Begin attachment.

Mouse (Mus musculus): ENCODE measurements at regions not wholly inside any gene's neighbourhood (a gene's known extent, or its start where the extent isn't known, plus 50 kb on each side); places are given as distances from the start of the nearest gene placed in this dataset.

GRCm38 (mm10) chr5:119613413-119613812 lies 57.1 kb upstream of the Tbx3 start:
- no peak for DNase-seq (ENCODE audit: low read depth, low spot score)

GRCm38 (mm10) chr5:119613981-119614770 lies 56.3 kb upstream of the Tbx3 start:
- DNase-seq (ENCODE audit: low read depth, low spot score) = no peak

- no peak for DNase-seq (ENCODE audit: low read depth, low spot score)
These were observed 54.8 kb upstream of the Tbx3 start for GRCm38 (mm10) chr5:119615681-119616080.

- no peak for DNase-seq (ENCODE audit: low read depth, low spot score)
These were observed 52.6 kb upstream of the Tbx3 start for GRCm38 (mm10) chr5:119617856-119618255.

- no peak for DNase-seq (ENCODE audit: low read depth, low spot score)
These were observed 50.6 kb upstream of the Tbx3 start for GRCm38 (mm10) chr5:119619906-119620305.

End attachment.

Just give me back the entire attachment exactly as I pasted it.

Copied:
Mouse (Mus musculus): ENCODE measurements at regions not wholly inside any gene's neighbourhood (a gene's known extent, or its start where the extent isn't known, plus 50 kb on each side); places are given as distances from the start of the nearest gene placed in this dataset.

GRCm38 (mm10) chr5:119613413-119613812 lies 57.1 kb upstream of the Tbx3 start:
- no peak for DNase-seq (ENCODE audit: low read depth, low spot score)

GRCm38 (mm10) chr5:119613981-119614770 lies 56.3 kb upstream of the Tbx3 start:
- DNase-seq (ENCODE audit: low read depth, low spot score) = no peak

- no peak for DNase-seq (ENCODE audit: low read depth, low spot score)
These were observed 54.8 kb upstream of the Tbx3 start for GRCm38 (mm10) chr5:119615681-119616080.

- no peak for DNase-seq (ENCODE audit: low read depth, low spot score)
These were observed 52.6 kb upstream of the Tbx3 start for GRCm38 (mm10) chr5:119617856-119618255.

- no peak for DNase-seq (ENCODE audit: low read depth, low spot score)
These were observed 50.6 kb upstream of the Tbx3 start for GRCm38 (mm10) chr5:119619906-119620305.